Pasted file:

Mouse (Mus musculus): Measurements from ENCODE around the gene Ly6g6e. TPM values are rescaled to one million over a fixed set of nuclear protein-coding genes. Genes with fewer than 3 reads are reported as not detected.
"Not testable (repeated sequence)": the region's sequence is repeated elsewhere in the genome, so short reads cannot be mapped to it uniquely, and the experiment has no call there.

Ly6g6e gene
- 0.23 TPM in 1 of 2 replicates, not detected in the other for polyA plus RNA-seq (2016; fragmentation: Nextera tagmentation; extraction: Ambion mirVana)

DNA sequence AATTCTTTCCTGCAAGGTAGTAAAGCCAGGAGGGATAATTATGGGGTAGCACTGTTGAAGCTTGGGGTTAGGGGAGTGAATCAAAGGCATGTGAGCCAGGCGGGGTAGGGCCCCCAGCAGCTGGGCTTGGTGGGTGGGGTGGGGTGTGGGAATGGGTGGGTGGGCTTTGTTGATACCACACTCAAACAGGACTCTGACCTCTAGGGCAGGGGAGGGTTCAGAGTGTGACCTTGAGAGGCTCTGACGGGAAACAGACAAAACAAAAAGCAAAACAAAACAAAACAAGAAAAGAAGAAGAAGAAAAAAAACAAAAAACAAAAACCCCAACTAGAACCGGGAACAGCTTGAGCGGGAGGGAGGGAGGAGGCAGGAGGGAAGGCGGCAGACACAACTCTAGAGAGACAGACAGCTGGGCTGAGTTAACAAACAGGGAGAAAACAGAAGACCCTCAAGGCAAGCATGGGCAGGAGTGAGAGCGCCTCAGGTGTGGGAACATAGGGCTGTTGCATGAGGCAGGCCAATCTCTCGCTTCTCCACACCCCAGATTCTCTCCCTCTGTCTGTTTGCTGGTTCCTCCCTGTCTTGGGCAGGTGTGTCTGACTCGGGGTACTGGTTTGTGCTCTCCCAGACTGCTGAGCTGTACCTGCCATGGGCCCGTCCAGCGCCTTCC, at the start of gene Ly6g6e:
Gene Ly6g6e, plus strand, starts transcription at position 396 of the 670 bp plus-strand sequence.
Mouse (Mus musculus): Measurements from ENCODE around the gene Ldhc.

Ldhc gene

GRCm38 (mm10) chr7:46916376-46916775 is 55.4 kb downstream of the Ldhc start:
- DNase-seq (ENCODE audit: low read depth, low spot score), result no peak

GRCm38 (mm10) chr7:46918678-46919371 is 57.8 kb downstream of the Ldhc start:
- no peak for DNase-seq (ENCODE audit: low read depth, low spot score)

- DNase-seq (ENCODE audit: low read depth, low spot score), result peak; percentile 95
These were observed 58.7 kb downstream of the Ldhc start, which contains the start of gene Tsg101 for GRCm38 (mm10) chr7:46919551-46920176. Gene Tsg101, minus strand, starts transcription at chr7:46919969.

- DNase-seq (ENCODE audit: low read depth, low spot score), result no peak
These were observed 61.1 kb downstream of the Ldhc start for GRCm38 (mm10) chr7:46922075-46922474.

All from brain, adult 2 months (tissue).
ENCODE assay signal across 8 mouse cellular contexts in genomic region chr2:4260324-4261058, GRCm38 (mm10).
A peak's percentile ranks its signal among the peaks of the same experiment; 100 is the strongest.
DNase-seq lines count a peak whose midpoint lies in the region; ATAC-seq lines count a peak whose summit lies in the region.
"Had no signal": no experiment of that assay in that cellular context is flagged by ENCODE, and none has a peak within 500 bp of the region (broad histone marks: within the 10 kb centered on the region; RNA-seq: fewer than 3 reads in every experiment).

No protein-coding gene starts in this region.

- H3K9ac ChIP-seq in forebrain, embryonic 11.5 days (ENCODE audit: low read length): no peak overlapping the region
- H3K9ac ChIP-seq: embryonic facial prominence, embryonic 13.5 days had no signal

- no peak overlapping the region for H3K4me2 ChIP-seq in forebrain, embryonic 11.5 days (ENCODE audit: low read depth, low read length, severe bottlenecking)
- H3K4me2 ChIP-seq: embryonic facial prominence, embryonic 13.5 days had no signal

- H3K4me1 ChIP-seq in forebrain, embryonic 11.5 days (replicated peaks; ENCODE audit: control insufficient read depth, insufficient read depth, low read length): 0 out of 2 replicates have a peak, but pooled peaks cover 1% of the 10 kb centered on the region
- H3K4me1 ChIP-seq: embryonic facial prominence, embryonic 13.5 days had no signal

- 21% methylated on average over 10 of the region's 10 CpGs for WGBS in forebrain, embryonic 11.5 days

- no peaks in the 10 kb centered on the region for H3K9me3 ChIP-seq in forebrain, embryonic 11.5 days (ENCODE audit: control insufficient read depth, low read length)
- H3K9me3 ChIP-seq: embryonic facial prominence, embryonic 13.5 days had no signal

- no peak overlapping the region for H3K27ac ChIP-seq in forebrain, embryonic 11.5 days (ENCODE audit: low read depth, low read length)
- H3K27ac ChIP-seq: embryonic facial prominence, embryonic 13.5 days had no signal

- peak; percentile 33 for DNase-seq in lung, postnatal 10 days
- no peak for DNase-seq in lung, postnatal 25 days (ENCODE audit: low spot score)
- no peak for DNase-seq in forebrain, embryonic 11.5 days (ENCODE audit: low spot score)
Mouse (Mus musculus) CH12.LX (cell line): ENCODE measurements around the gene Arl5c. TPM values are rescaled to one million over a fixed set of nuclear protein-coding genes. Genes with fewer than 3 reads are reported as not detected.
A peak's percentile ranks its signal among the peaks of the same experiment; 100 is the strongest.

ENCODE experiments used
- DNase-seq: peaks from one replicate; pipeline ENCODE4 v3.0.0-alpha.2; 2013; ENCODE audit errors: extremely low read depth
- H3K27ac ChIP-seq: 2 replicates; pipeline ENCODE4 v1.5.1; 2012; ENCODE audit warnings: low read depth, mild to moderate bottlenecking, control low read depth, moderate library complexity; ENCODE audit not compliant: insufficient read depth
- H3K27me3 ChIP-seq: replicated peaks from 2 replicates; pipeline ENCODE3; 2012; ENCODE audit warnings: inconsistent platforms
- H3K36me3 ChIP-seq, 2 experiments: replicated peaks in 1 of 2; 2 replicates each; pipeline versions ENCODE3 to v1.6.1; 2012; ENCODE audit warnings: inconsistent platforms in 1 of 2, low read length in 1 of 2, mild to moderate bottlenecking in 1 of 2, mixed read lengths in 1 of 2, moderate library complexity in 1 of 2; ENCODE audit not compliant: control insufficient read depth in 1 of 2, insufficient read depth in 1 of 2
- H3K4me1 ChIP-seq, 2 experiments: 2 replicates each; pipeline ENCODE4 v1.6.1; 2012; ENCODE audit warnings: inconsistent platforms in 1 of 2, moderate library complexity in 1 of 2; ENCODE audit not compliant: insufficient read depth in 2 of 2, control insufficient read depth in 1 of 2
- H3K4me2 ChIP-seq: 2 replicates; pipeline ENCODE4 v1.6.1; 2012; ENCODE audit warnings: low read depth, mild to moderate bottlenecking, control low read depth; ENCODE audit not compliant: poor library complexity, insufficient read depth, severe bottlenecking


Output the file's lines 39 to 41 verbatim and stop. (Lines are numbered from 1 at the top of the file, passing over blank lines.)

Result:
ENCODE experiments used
- DNase-seq: peaks from one replicate; pipeline ENCODE4 v3.0.0-alpha.2; 2013; ENCODE audit errors: extremely low read depth
- H3K27ac ChIP-seq: 2 replicates; pipeline ENCODE4 v1.5.1; 2012; ENCODE audit warnings: low read depth, mild to moderate bottlenecking, control low read depth, moderate library complexity; ENCODE audit not compliant: insufficient read depth